Yes I have gray hair. So what? I have more energy and talk faster than most people you’ll ever meet. And my words aren’t even close to keeping up with my thoughts. I’ve been ahead of every technology shift in my career and I’ve managed to be involved ahead of the trends. I’ve changed and reinvented myself constantly. I can write code and marketing copy. I can sell, and I can support customers. I can build a product from idea to product sale. And I have plenty of experience doing it all.

We always claim that experience is a valuable teacher. Then in practice we just ignore it.

You can certainly hire young people if you choose. But what are you giving up by not hiring “mature” people?

eHarmony wants to make a match.

I’ve noticed that spam email seems to run in groups lately. For a couple of days I’ll get groups of 4-6 spam emails with the same sender or subject. Then that topic will fade away, and it will be a new one.

I hadn’t checked my email this weekend, and when I looked at it this morning it wasn’t 3 or 4. It was about 200 spam emails from “eHarmony Partner”. Now I know it isn’t really eHarmony sending these emails, and I know that they are just probably click bait for affiliate links that will generate pay per click revenue for the senders. And just for their edification, there is zero chance of me clicking on any of the links. They will be deleted post haste.

I did open a couple just to see where they came from and from whois this seems to be a common contact (the address is also at the bottom of the emails):

Registrant Contact Details:
vlz marketing
shawn reed (shawnreed49@yahoo.com)
2885 Sanford Ave SW #17117
Tel. +001.6169656630

It seems that this guy has nothing better to do than spam people, and obviously isn’t concerned by the CAN-SPAM Act. Sadly, this must work pretty well for spammers to continually annoy people like this.

Things change. Eventually.

I was listening to Boston while doing some work around the house this morning, and it took me back to my high school days. Back then kids thought of success as when your band made it big, or your team scored the winning touchdown. Neither musically inclined nor athletically gifted, I learned to write code.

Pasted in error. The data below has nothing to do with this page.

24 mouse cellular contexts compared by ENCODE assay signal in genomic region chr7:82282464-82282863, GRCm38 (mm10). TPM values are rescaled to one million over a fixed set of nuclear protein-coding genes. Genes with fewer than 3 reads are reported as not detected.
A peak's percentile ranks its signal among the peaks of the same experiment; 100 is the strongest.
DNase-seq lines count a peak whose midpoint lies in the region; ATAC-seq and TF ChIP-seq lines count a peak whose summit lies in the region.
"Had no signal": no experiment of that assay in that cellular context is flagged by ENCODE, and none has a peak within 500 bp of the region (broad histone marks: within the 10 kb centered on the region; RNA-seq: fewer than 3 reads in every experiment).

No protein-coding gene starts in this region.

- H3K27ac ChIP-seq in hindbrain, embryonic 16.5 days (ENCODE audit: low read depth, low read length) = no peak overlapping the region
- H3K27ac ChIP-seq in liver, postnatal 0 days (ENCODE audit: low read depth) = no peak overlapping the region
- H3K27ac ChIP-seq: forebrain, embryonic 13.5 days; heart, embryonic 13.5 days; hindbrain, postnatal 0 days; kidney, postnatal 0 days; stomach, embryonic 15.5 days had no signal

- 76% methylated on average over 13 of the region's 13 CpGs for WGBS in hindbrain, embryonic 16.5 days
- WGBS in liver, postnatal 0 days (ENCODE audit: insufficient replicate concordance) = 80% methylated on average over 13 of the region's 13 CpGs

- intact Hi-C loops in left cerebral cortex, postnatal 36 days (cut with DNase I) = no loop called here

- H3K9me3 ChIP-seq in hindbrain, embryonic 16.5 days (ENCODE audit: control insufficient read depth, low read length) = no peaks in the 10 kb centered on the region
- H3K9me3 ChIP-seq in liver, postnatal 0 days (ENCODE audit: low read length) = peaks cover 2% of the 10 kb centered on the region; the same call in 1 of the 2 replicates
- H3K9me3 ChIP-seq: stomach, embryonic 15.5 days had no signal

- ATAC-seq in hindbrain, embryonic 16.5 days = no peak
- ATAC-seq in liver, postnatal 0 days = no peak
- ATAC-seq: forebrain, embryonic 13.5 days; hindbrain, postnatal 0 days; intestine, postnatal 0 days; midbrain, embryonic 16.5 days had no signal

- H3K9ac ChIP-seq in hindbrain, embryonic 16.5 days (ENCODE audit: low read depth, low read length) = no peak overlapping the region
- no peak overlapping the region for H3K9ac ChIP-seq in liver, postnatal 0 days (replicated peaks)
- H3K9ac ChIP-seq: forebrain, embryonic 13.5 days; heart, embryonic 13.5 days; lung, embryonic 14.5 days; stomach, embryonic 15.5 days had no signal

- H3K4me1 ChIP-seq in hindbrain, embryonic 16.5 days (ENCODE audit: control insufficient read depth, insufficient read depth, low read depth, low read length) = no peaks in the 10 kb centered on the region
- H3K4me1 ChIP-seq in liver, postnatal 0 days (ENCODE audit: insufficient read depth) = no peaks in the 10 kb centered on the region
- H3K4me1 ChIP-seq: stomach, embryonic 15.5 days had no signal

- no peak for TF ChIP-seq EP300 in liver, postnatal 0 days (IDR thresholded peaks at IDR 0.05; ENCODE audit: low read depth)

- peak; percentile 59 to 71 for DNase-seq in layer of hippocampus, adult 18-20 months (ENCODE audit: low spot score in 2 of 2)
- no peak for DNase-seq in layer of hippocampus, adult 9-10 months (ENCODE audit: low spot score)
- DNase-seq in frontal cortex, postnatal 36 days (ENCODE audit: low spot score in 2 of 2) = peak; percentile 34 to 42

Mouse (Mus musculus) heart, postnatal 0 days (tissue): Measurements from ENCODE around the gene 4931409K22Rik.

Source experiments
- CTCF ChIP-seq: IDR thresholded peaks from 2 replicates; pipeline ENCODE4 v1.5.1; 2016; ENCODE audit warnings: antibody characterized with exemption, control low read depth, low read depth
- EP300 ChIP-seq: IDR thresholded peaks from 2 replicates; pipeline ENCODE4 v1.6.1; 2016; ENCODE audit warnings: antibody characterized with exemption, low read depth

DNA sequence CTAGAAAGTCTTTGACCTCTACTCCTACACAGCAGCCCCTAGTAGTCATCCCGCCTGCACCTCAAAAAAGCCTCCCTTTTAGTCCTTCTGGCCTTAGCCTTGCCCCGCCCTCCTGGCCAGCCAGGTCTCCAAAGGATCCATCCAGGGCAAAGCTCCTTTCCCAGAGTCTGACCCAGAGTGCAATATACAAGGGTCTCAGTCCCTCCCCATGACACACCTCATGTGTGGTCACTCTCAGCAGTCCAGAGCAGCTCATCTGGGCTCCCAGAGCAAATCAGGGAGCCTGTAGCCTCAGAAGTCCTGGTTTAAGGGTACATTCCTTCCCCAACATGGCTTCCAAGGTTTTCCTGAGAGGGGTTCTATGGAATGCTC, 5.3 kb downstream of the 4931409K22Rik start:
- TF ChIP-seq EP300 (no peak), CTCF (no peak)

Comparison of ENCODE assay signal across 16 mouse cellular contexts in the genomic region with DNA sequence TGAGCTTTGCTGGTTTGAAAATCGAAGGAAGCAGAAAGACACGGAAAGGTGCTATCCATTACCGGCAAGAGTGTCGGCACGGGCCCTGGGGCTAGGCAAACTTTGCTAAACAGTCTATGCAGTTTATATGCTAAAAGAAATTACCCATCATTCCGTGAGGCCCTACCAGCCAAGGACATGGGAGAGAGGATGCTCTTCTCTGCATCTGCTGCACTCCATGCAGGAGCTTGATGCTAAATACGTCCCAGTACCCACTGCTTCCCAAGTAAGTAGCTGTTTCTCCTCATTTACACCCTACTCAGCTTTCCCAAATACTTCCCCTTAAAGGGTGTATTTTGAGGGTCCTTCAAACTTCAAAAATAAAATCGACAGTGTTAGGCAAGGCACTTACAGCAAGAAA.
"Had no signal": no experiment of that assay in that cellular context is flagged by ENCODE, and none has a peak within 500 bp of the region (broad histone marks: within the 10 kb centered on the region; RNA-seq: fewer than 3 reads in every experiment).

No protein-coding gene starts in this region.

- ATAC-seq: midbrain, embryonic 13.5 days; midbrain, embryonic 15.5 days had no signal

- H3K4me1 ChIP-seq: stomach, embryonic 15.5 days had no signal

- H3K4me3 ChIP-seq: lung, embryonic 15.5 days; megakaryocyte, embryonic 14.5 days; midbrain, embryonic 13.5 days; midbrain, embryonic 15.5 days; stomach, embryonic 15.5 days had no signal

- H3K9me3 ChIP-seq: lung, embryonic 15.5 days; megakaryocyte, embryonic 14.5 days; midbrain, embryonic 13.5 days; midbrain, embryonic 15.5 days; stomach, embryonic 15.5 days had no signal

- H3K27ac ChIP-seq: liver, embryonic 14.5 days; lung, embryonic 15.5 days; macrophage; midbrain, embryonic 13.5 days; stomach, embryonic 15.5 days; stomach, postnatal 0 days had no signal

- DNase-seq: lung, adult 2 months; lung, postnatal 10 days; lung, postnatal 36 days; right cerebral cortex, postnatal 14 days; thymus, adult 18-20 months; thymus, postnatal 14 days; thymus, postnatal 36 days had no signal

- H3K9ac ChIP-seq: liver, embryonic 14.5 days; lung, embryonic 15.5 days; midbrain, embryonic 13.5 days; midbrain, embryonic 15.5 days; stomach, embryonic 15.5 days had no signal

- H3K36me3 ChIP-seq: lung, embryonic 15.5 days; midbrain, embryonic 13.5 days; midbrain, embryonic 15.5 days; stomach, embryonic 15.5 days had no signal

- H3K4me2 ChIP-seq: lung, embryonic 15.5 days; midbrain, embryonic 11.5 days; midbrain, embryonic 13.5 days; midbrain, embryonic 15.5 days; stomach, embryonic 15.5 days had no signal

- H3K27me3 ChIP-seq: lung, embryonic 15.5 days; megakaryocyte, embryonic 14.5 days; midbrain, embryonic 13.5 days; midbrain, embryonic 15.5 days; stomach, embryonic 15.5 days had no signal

In my teens I started working for a company that designed and built its own computer – Geac – but it’s unlikely you’ve ever heard of the company. They actually had their own unique programming language, which ran in an 8K partition. Yes, that’s 8 kilobytes. Not megabytes or gigabytes. Kilobytes. I think I was employee number 21 or something like that. Back in the olden days that was very uncommon. Computers were big room-sized things, and there was no such think as 12 year olds building apps. A computer on your desktop wasn’t yet a thought for the average person, even though they were just beginning to exist.

Back then the smart kids – geeks probably wasn’t the correct word then – didn’t get the girls (ok, I did get at least one – she married me). They really didn’t get much of anything. People with the highest marks in school did get awards, but just a couple as opposed to the annual Athletic Awards banquet. But that wasn’t me either. I got good marks in the 80s and 90s but that didn’t interest me. It was the drive to learn new things constantly that drove me. School just couldn’t keep up with that for me. I learned the stuff too easily, but it wasn’t that interesting, so I just didn’t put that much work into it.

So I went to university, became an electrical engineer (there wasn’t such a thing as software engineering yet), and worked for a series of companies; some enjoyable, and some not so much. I found that I especially enjoyed the smaller companies, or the small leading edge groups the I worked with inside. When the group or company got too big I left, voluntarily or involuntarily. I soon realized that I didn’t enjoy working for somebody; I’d rather be starting the thing myself. I didn’t have a problem with risk, and I preferred to be in control of my own destiny.

I was a bit ahead of my time then. There were no startups like there are today. Starting a company cost millions, not hundreds. No cloud computing, and barely a hint of the pre-World-Wide-Web internet.

But now, decades later, though I’m sure musicians and athletes are still celebrated, the new badge of success is entrepreneurship – starting your own successful business. It’s finally cool to be a geek, with hit television shows like The Big Bang Theory watched by millions every week. And the smart guy gets the cute girl now.

I’m a bit older than startup founders typically seen in Silicon Valley, but I continue to spend my life right there on the bleeding edge, doing something new and different every day. I’ve realized that my biggest goal is to do something spectacular, because the truth is, I don’t want to be forgotten. So I’ll keep going until I hit that target. As Edison said, “Genius is one per cent inspiration, ninety-nine per cent perspiration”.

I guess if you are patient, the world will eventually catch up with you. So if you feel a little out of place in your life, keep in mind that it does get better. And it’s never dull.

Used computer. Bought in 1976. $640,000 or best offer.

Thinking back to all of the computers I’ve junked or sent to e-waste recyclers, I’m wondering if I should have saved some of they. They might have been worth something: